Sunday, 2 November 2014

How closely are these two plants related?

Sometimes we find two plants with unmistakable similarity, and we might wonder how closely they are related? Can we, as enthusiastic gardening bods, burrow into the scientific data online and figure this out for ourselves? Yes, we can!

Academic science is all made public via journals, and increasingly via big bioinformatics databases.

This means that if we want to find out how closely two plants are related then it only takes a couple of minutes work, and no expense to figure this out. 

First we go to the NCBI Taxonomy Browser:

We search for the first of the two plants that we are interested in: Iris reticulata Harmony

Iris reticulata Harmony
The complete lineage if the species is shown near to the top of the page under the word "Lineage":

cellular organisms;

The second plant that we are interested in is a marsh orchid, which I think is probably Dactylorhiza majalis.

A marsh orchid, probably Dactylorhiza majalis
Searching for this plant name gives the lineage below:

cellular organisms

If we take the two lineages of these plants and look for the categories in common we can see where the two species are believed to diverge, just below the  Asparagales:

                                         cellular organisms;














                             Iridaceae;                          Orchidaceae

                                  Iris                                     Orchidoideae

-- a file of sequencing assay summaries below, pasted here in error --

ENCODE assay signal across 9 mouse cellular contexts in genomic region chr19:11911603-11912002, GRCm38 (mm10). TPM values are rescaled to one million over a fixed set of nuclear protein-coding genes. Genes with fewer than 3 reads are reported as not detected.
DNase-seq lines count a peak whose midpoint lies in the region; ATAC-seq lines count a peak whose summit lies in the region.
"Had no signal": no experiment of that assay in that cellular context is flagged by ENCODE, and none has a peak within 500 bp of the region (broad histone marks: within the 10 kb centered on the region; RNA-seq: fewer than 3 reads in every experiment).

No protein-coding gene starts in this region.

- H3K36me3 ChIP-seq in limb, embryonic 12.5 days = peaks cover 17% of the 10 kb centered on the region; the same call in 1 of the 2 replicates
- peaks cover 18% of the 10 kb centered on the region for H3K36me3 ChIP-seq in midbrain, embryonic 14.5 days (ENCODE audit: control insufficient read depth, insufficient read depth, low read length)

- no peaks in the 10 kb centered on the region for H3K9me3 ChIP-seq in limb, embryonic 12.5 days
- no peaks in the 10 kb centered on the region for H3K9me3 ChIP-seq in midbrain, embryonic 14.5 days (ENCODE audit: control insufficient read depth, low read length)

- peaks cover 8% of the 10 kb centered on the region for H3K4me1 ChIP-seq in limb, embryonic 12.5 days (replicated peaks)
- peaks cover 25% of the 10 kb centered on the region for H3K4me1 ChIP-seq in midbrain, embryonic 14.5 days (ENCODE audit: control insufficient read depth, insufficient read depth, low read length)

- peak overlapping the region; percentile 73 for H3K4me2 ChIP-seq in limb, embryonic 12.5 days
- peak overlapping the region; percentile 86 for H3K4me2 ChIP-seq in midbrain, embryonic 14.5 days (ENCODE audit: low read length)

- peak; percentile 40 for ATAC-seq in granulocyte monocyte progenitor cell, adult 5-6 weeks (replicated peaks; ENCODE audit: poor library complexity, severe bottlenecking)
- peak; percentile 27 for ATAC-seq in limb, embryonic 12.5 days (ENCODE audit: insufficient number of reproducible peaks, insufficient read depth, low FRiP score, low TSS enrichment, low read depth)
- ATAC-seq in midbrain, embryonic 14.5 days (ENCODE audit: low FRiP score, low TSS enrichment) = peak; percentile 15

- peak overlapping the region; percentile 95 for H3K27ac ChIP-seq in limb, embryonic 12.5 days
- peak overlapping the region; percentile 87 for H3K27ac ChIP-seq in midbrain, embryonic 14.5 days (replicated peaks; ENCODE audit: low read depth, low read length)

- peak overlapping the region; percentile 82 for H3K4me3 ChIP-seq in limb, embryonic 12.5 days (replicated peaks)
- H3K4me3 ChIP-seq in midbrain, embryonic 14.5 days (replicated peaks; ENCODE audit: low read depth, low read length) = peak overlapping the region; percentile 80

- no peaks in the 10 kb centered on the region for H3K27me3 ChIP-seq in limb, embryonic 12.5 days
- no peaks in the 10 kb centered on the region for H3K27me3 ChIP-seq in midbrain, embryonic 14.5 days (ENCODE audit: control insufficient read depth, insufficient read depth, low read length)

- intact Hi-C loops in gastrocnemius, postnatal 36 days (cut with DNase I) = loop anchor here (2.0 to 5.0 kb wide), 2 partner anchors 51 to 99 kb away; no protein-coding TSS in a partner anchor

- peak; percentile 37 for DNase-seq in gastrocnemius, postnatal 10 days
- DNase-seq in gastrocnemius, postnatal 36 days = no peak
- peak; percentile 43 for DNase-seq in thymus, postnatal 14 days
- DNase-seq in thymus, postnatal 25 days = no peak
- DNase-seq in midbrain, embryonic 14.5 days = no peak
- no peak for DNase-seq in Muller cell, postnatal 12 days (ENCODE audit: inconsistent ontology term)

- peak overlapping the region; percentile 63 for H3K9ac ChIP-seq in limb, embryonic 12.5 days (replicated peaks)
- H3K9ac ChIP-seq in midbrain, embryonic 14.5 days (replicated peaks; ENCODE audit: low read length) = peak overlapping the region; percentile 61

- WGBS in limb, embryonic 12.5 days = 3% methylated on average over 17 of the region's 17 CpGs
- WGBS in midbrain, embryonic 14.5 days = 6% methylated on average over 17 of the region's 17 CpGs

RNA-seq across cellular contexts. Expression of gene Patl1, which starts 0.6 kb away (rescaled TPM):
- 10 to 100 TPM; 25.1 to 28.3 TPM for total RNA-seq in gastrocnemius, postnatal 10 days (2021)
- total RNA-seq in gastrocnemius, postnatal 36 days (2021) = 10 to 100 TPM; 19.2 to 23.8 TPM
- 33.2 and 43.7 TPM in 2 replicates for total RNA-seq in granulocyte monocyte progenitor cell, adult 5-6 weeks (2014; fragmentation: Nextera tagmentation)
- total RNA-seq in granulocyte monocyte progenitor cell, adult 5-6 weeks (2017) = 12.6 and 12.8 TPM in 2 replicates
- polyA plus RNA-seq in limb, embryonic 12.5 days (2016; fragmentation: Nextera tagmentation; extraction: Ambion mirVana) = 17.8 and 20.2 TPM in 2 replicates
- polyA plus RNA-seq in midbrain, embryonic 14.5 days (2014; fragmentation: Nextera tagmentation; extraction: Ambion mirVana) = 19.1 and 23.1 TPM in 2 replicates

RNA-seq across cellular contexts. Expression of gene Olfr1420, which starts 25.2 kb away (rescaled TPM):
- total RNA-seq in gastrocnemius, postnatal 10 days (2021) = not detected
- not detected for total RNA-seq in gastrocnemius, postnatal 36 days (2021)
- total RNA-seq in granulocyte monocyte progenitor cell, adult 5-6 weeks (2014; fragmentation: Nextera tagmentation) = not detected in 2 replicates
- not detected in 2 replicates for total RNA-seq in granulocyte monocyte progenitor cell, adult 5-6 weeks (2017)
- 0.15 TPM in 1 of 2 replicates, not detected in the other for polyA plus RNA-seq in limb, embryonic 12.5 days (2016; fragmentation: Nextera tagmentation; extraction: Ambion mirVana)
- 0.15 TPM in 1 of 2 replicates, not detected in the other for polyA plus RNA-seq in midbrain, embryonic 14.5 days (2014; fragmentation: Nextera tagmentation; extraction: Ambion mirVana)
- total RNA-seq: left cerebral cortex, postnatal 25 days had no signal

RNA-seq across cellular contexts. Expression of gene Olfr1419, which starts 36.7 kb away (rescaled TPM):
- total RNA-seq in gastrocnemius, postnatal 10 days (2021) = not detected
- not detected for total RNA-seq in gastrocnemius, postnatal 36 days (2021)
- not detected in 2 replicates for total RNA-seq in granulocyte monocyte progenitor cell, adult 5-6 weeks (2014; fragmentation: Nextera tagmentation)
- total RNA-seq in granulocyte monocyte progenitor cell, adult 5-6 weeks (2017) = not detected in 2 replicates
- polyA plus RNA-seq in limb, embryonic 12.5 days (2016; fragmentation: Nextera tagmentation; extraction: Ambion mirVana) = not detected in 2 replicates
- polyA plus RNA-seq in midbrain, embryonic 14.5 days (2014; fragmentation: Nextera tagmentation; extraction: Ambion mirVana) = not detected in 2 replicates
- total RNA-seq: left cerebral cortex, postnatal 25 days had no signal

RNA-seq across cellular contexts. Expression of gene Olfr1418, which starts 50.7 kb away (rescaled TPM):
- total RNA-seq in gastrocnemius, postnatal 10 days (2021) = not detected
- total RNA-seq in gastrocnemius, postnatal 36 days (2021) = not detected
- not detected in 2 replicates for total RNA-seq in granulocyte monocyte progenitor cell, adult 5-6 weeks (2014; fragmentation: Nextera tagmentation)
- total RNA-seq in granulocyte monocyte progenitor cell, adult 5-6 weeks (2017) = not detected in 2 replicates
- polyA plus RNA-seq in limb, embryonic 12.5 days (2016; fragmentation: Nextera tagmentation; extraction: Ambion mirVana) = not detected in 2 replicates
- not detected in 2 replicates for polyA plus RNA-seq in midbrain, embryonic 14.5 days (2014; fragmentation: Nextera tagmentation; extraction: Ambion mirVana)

Clicking around in these pages it is possible to see that our two plants are also related to other plants in the Asparagales group, for example Agapanthoideae (African lily family), Allioideae (onion famly), and Asparagaceae (asparagus family).

So the answer is that they are pretty closely related, but there are a bunch of other things that are in that group too, which are also fairly different. 

It is very easy to find out which plants are also in this group, and we might like to consider growing some to see if they enjoy the same conditions as are two existing plants. Remember though, a marsh orchid that thrives in wet Scottish soil and a tropical orchid are unlikely to like the same ground, even though they may be in the same family group, so this is careful work. We definitely want to read up on these related plants before we go spending hard earned cash on plants. 

Good! So now we have done some bioinformatics with our gardening. That's a pretty good day by any measure.